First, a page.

#!/usr/bin/perl -w use strict; $_ = "converted"; tie my @test, 'StringArray', $_; print map "$_\n", map { delete @$_[2,5]; join '', grep defined, @$_; } \@test, [ /(.)/sg ]; package StringArray; require Tie::Array; use base 'Tie::Array'; sub TIEARRAY { my $str = pop; bless \$str, shift } sub FETCH { substr(${$_[0]}, $_[1], 1) } sub STORE { substr(${$_[0]}, $_[1], 1) = $_[2] } sub FETCHSIZE { length(${$_[0]}) } sub STORESIZE { $$_[0] = substr(${$_[0]}, 0, $_[1]) } sub DELETE { substr(${$_[0]}, $_[1], 1) = '' } 1; __END__ covered coveted

        Makeshifts last the longest.

Re: Are strings lists of characters?
by jepri (Parson) on Oct 18, 2002 at 14:45 UTC
    Petruchio was expanding on this in the chatterbox a while back...but he wanted it as part of a grander plan to have polymorphic functions that worked on all data types. e.g. delete should delete entries from arrays and strings, we should be able to push and pop strings, length to work properly on arrays, etc.

    So in that sense, it's a desire for the language to be a bit more consistent, rather than an implementation issue.

    I didn't believe in evil until I dated it.

Re: Are strings lists of characters?
by gjb (Vicar) on Oct 20, 2002 at 17:09 UTC

    There happens to be a CPAN module that allows one to tie a list to a string: Tie::CharArray.

    I've never used it since I generally got around with substr for iterating over strings, but some tests I ran just now seem to show that it works pretty well.

    There have been a few situations where I really wished I could treat strings as arrays, but since substr can be assigned to I could get around this limitation. A specific example that comes to mind is the implementation of a genetic programming algorithm where I prefered to have strings rather than lists as datatypes for the chromosomes.

    Hope this helps, -gjb-

Re: Are strings lists of characters?
by Aristotle (Chancellor) on Oct 20, 2002 at 17:53 UTC

    I had to think very long and hard for a case where having strings be character arrays would offer syntatically superior, more concise ways of expressing than using substr. I have finally come up with something. Consider this:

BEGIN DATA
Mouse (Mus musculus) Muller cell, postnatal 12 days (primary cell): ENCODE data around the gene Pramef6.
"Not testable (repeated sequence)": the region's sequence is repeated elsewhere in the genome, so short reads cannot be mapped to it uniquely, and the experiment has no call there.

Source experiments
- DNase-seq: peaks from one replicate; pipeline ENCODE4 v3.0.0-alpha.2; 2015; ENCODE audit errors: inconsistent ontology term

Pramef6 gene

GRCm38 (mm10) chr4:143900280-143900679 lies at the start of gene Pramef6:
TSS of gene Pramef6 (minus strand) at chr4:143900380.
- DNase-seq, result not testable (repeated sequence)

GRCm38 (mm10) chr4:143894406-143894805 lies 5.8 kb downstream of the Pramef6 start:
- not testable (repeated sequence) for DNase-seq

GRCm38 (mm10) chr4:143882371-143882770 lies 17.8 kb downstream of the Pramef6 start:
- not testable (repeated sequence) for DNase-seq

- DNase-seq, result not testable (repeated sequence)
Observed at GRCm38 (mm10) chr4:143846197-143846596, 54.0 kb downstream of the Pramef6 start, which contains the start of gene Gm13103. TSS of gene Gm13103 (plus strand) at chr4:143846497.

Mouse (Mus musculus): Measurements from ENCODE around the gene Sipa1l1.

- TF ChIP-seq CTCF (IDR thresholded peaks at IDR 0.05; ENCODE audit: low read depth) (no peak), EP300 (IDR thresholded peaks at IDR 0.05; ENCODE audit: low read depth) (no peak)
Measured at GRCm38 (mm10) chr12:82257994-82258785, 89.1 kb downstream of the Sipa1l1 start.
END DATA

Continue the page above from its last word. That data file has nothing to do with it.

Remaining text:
my @string = "hubris" =~ /(.)/sg; @string[0,2,5] = "etv" = ~ /(.)/sg; print reverse @string; __END__ virtue
    This would be very awkward to achieve with substrs, particularly for more complex examples. (Bioinformatics might be an area where such could be useful.) But thanks to /(.)/sg expressiveness doesn't suffer much even here; the only concern I see is efficiency, if you do this a lot. But if that really is a probably, use a class with a real array in its guts and an overloaded stringification operator would probably suffice. And that one is downright trivial, something like: sub stringify { local $"; "@{$_[0]}" }

    Assignment needs to be overloaded too, I guess, and would be slightly less trivial.

    All in all, I conclude that there's not much need for such a feature at the language level. A module should suffice.

    Makeshifts last the longest.

      A few quite common tasks map more naturally to a string-as-array approach. As an example, consider determining the common prefix (or suffix) of two strings.

      It can be done by regex matching:

      my @str = ('ABCD', 'ABEF'); my $str = join('-', @str); if ($str =~ /^([A-Z]+)[A-Z]*\-\1[A-Z]*$/) { print "common: '$1'\n"; } else { print "no match\n"; }
      but it's much more natural to do it with a simple for over the characters. Of course one can get around with substr, but it looks decidedly weird.

      Regards, -gjb-

        Way too hackish, not to mention it breaks if the chosen delimiter appears in your input strings - I'll get back to that in a bit though.

        To find the common prefix, you have to iterate over two variables; be that scalars or arrays. Using a for loop:

        my (@str1, @str2); my ($i, @prefix) = (0); for(@str1) { last if $_ ne $str2[$i++]; push @prefix, $_; }
        Or a while loop:
        my (@str1, @str2); my ($i, @prefix) = (0); push @prefix, $str1[$i++] while($str1[$i] eq $str2[$i]);
        I'd definitely prefer the while version, simply because the arrays are treated equally. Now let's look at how you'd do that over scalars:
        my ($s1, $s2) = ("ABCD", "ABEF"); my $i = 0; $i++ while substr($s1, $i, 1) eq substr($s2, $i, 1); my $prefix = substr $s1, 0, $i;

        That's hardly any different to read, way clearer than the regex solution, shorter and more idiomatic to boot, and doesn't break regardless of input. Ok, using the ternary operator for your code would shorten the regex approach, but if anything, it would probably conceil the code's intent even further.

        No, the only advantage strings-as-arrays would offer as far as I can see is for simulatenously replacing multiple non-contiguous parts of the string with parts of some other string. But then, that's such a rare circumstance that it shouldn't be unacceptably painful to just listify the strings using /(.)/sg for that, then glue the result back together.

        I do see compelling reasons to syntactically extend push, shift and friends for dealing with strings (although I also see reasons not to), but definitely not for making strings fullblown arrays.

        Makeshifts last the longest.